Portsmouth is another underrated city with a major tourist draw, the Historic Waterfront, home to the HMS Victory, the Mary Rose and the HMS Warrior as well as a host of more modern vessels. This was where a two day long free festival was taking place.

The drive into Portsmouth was a quick one, something of a surprise because we have almost always hit traffic queues in the area before and we were soon parked a few minutes walk from the entrance to the waterfront area and with the sun threatening to shine a bit more we were starting to look forward to the afternoon. HMS Warrior is the first impressive boat that you encounter upon reaching the water's edge although the attractive Spinnaker Building just along the quay also draws the eye and it was here that we joined the short queue to have our bags checked for entrance to the festival area.

Getting through the security cordon was straightforward and they were mainly interested in stopping people bringing glass bottles into the area which seems fair enough. We had little in our back pack other than a couple of lightweight waterproofs and an inexhaustible supply of camera batteries and memory cards.

We bought some fizzy drinks and jelly babies at one of the stands and then detoured to have a look at the Acoustic Stage which was the first of the attractions after "Buskers Corner". We caught the last couple of songs by an act called Katie and Alan who were not bad and there was a relaxed atmosphere. There was a large area of artificial turf in front of the stage which was a brilliant idea and behind that there were rows of deck-chairs giving an effect a bit like that around a sea-side band stand and with ice cream and candy floss available the effect was enhanced.

With a gap between acts on the stage our next stop was the main stage where Sound of the Sirens were just finishing off. What a superb setting. With Portsmouth Harbour and some very big military ships behind the stage, one side of the arena was formed by nothing less than Admiral Nelson's flagship at the Battle of Trafalgar, the HMS Victory. We had seen this magnificent ship that is still in commission and was built over 240 years ago from a distance a couple of times from the Pride of Bilbao as it returned from its crossing of the Bay of Biscay but never close up before so we walked all the way around the outside for a closer look.

After the Sound of the Sirens there was a bit of a bonus (for us) because the act previously scheduled had been delayed in bad traffic (hard to believe!) and so they were fitted in before the next band. These were The Three Belles who were kitted out in 1940s-style military uniforms and who belted out a number of standards from that period, finishing off with a great rendition of “The Boogie-woogie Bugle Boy from Company B”.

Back at the Acoustic Tent we saw the end of what might have been a jolly folksy set from The Day of the Rabblement and the start of The Beth Oliver Band’s set before going back to the main arena to find a place to watch the main entertainment of the evening. Freestyle Funk collective had attracted a decent crowd and after them there was a Red Hot Chili Peppers tribute band, UK Chili Peppers. Tribute bands are not really something that I actively seek out but they are actually pretty good in a setting like this, especially if they are competent. We saw the real think a few years ago and were rather disappointed because we felt they were just going through the motions and we didn’t think they cared much about the audience because their real fans were going to love whatever they did. At least with this lot you felt that they were hoping that the whole crowd was going to have a good time.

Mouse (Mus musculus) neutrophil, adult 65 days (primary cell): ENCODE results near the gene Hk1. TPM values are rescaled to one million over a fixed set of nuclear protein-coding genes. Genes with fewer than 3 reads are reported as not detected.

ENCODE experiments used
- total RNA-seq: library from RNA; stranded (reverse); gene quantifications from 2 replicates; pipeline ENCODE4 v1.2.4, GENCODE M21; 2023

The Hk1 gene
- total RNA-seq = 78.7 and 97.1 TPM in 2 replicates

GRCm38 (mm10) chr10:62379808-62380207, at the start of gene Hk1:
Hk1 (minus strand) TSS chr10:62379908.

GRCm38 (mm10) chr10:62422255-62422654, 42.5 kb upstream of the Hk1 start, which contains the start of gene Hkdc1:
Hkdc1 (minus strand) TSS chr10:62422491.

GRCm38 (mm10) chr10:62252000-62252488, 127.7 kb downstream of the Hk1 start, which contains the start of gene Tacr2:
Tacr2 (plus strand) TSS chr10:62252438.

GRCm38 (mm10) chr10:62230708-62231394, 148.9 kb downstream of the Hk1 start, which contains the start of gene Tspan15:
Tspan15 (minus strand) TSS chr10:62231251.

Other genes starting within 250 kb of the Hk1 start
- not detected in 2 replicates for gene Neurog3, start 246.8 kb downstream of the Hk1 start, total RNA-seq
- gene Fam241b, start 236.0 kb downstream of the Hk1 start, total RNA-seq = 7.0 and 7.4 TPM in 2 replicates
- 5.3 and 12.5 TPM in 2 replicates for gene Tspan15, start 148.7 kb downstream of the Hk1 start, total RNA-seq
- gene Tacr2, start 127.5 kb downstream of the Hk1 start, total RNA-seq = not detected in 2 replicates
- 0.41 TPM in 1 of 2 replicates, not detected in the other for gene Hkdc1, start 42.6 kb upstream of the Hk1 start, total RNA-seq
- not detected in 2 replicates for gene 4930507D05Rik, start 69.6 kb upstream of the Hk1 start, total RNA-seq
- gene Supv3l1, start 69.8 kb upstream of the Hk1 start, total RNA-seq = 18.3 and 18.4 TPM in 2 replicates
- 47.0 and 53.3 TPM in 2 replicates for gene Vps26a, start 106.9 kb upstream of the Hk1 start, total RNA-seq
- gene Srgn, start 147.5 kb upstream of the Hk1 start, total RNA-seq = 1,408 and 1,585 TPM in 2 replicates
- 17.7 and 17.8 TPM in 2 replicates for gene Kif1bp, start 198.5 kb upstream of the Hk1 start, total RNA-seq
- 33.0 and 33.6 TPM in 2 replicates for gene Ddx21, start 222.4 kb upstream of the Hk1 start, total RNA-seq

In between sets there was music supplied by a couple of DJs and for a while it was like they had borrowed my iPod. I think they played about 10 songs in a row that are on my playlist including some ska and reggae classics (Toots and the Maytals were in there) and “Sally Cinnamon” by The Stone Roses.

Although I enjoyed quite a lot of the music that was lumped under the Britpop banner The Bluetones was a band that didn’t ever make much of an impression. I was aware of them and if asked for an opinion I would probably have said that they were alright but couldn’t name a single song by them (the answer to that question, by the way is “Slight Return”). Their front man was Mark Morriss and he was the penultimate performer – quite a brave choice really after the rousing rock riffs of the Chili Peppers. He got through quite an engaging set, although some of his sardonic and occasionally self-deprecating humour was lost on some of the audience and chucked in a few of the bands better known songs for good measure.

Our friend Jo arrived in the final interval having been at a barbecue all afternoon so we chatted whilst awaiting the day’s headline band, Dodgy who are another Britpop-era outfit about which I knew little – although I could at least name one of their songs and had a feeling that I knew at least one more (I was right!). They were due on stage at 20:45 and as the evening progressed the weather worsened. We’d had sunshine for much of the day but clouds had rolled in and we’d noticed the odd spot of rain and this got heavier as the set progressed. They were ok. “Good Enough” was well received and got most people singing along and dancing but they came back on for an encore to coincide with a definite escalation in the rainfall from annoying to teeming down. The encore song was a new one so we decided to cut our losses and make a quick exit. Julie and I tumbled in to the first pub we found and Jo went home.

We won a decent amount on the quiz machine then put most of it into the car park machine. Although 8 for about 6 hours seemed reasonable and then followed Jo’s directions (sort of) to find a curry house for a meal before bedtime.